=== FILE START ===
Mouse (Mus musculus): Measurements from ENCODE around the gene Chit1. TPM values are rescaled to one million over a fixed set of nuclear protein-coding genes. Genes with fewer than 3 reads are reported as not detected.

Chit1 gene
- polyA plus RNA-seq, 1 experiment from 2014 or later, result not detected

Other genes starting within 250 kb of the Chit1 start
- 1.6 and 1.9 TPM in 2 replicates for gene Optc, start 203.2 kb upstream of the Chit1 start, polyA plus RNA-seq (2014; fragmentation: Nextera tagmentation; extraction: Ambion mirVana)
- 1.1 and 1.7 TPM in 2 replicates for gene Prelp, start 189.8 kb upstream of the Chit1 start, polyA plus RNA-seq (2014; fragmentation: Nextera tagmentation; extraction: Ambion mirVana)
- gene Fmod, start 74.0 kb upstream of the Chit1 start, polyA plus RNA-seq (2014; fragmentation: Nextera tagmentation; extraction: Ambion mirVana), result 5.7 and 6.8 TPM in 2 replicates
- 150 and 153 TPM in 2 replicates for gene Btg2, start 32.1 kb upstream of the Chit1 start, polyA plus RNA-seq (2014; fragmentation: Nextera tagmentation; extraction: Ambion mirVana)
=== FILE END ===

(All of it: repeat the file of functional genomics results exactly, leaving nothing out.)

Mouse (Mus musculus): Measurements from ENCODE around the gene Chit1. TPM values are rescaled to one million over a fixed set of nuclear protein-coding genes. Genes with fewer than 3 reads are reported as not detected.

Chit1 gene
- polyA plus RNA-seq, 1 experiment from 2014 or later, result not detected

Other genes starting within 250 kb of the Chit1 start
- 1.6 and 1.9 TPM in 2 replicates for gene Optc, start 203.2 kb upstream of the Chit1 start, polyA plus RNA-seq (2014; fragmentation: Nextera tagmentation; extraction: Ambion mirVana)
- 1.1 and 1.7 TPM in 2 replicates for gene Prelp, start 189.8 kb upstream of the Chit1 start, polyA plus RNA-seq (2014; fragmentation: Nextera tagmentation; extraction: Ambion mirVana)
- gene Fmod, start 74.0 kb upstream of the Chit1 start, polyA plus RNA-seq (2014; fragmentation: Nextera tagmentation; extraction: Ambion mirVana), result 5.7 and 6.8 TPM in 2 replicates
- 150 and 153 TPM in 2 replicates for gene Btg2, start 32.1 kb upstream of the Chit1 start, polyA plus RNA-seq (2014; fragmentation: Nextera tagmentation; extraction: Ambion mirVana)